Commentary on Guyana: Whither are thou GuySuCo?

A circular of the Guyana Agricultural and General Workers Union (GAWU) dated 25 January and untitled “GAWU in the dark about sugar investors” says that, even when being a “sugar stakeholder” representing some 15,000 sugar workers had to learned, through media reports (!), that the government and the Guyana Sugar Corporation (GuySuCo) are talking to “more than one foreign investors” presumably interested in the sugar sector. These include an Indian company, Srinath Ispat Limited, the Integrated Casetech Consultants (involved in the running of Skeldon) and Sunrise Investing LLC/ Sunrise Holdings that is run by the son-in-law of the current Guyanese prime minister, Moses Nagamootoo.

Moreover, GAWU adds that a Memorandum of Understanding (MoU) was signed on 8 December 2016 by the Guyana Office for Investment (Go-Invest) and D Rampersad and Company Limited (DRCL) for a feasibility study on “an integrated sugar processing facility for GuySuCo’s assets and related assets in Skeldon.” The MoU was made known only on 31 December2016, at a meeting of government ministers with representatives of the GAWU, the National Association of Agricultural, Commercial and Industrial Employees (NAACIE) and members of opposition, the People’s Progressive Party/Civic (PPP/C). Minister said that a report had been shared with the unions asking for comments, but the unions did not contribute. On a circular dated 20 January, GAWU corrected this information reported by the local media, saying that at the 31 December meeting, the government offered to share the information but to the date of releasing the circular no information had been received.

This is only the latest episode of what appears to be a highly opaque process to decide what is next for the state-owned and state-run GuySuCo and what shape, if any, would the sugar sector may have in the future.

To the closing of the Wales estate in 2016 along with its proposed diversification into rice-paddy project, news (or rumours?) abound: the possible sale of Skeldon, the possible sale of Enmore with its packaging plant and the closure of LBI (La Bonne Intention) scheduled since 2011 and its merger with Enmore, closing Rose Hall. In NAACIE’s opinion, the government wants to reduce to sector to three estates: Wales/Uitvlugt, Albion/Rose Hall and Blairmont, and to abandon non-sugar operations like health and drainage services.

And not to forget, GuySuCo’s hard financial situation with debts that, according to the local media, amount to some GYD 77 billion (USD 387.6 million) with organisations like the National Insurance Scheme (NIS) and the Guyana Revenue Authority; local banks and the Caribbean Development Bank; loans related to the Skeldon Sugar Factory, to the Pension Fund and to the same Guyana Agricultural Workers Union (GAWU)..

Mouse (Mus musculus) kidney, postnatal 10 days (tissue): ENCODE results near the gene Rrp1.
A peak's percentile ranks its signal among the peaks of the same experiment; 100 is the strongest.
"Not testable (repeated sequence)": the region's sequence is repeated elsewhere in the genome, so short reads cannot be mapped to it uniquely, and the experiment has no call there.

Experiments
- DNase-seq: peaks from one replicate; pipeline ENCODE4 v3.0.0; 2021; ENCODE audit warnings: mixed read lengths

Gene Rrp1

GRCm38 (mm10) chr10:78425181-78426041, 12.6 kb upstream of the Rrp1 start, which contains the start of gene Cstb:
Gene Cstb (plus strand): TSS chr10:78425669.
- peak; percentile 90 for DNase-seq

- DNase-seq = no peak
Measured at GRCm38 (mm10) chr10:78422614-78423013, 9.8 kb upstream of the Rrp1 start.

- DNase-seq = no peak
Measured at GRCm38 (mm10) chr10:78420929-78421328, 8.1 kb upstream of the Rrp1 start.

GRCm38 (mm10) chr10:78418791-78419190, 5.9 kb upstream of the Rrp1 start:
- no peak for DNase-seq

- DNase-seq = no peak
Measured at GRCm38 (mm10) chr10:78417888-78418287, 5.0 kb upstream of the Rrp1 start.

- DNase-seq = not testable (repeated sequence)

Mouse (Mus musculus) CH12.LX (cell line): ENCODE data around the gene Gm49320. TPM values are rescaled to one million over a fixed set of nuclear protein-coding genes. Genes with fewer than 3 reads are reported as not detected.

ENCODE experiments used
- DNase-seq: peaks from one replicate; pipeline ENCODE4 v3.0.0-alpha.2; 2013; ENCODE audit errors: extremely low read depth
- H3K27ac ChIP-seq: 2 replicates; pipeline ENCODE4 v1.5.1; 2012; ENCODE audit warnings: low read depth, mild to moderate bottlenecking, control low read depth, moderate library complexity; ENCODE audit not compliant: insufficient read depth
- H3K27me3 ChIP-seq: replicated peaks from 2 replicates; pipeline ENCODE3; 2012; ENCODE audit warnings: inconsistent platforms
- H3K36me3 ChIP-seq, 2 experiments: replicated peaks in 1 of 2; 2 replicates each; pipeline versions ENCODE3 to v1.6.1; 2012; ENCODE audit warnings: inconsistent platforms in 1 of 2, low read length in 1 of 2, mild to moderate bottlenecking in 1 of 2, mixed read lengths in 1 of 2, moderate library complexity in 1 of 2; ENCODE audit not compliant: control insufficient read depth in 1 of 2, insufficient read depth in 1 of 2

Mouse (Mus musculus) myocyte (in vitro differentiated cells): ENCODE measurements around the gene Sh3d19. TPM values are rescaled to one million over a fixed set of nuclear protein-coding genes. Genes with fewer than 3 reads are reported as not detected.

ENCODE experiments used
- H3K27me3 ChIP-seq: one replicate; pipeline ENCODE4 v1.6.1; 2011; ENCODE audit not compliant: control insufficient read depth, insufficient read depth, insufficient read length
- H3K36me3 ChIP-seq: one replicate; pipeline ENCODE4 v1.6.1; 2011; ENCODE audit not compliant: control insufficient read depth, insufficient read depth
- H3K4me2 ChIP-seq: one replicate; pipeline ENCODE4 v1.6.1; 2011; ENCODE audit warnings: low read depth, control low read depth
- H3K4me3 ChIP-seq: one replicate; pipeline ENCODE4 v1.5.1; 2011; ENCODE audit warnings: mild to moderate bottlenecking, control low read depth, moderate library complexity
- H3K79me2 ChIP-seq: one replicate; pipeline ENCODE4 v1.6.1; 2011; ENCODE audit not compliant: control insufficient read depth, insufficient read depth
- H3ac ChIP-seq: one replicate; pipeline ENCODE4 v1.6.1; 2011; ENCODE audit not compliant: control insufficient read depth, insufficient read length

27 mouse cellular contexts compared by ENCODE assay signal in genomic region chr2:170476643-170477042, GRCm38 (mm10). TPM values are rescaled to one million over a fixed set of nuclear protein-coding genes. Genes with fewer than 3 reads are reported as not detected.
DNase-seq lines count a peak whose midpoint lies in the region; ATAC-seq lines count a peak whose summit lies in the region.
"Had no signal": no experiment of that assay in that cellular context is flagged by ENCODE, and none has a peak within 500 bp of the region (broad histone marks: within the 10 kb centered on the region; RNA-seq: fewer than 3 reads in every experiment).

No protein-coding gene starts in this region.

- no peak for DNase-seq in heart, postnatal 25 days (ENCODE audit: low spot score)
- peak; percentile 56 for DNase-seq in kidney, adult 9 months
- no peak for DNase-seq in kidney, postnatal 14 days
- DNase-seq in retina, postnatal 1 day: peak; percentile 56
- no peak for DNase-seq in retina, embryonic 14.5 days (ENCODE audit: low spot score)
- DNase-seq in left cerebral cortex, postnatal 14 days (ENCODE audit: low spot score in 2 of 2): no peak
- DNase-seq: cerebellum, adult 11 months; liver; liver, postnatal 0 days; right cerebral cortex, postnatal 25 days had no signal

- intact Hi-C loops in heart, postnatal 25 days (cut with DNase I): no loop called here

GuySuCo management says they need a GYD 18-billion subsidy in 2017, and even if granted, there is an estimated loss of 12 billion. They added the unions cannot expect a wage increase this year either.

The reality is that sugar workers have not gotten a wage increase in 2015 or 2016 neither have benefitted from the customary Annual Production Incentive (API) in 2016 –  the first time in 64 years! – while, in what could be interpreted as a rebuff to GAWU, GuySuCo declined a paid-release to delegates attending the 21st GAWU Congress (20, 22 and 23 August 2016), being the first time in 40 years this happened. Management alleged that financial difficulties prevented paid-release of delegates or to assist with transportation costs. Nonetheless, the GAWU hold a successful congress – probably one of the few Guyanese unions that hold their statutory meetings on a regular manner.

Discussions about the future of GuySuCo appear to this writer as lacking transparency and clear proposals, while the government (as only shareholder) and management (responsible to lead the industry) seemed not to be able – or willing – to attract all sugar stakeholders to a meaningful discussion. Among the latter, there is the GAWU that represents 15,000 sugar workers who, along with their families, may add to about 70,000 Guyanese – about 10 percent of the country’s total population (800,000 in 2012). With urban dwellers comprising around 28 percent of the country’s population (Unicef figures), and the fact that the sugar production is fundamentally a rural activity, the sector is a major cohesive influence in the Guyanese society – besides its contribution with 16 percent of the national GDP (30 percent of agricultural GDP) and being the country’s largest foreign exchange earner. This industry, so important to Guyana, produced only 183,652 tonnes of sugar in 2016 (lowest since 1990) well below the initial target of 242,000 tonnes and the revised target of 231,000 tonnes.

It is not clear, to this writer, where GuySuCo is going.

Background information

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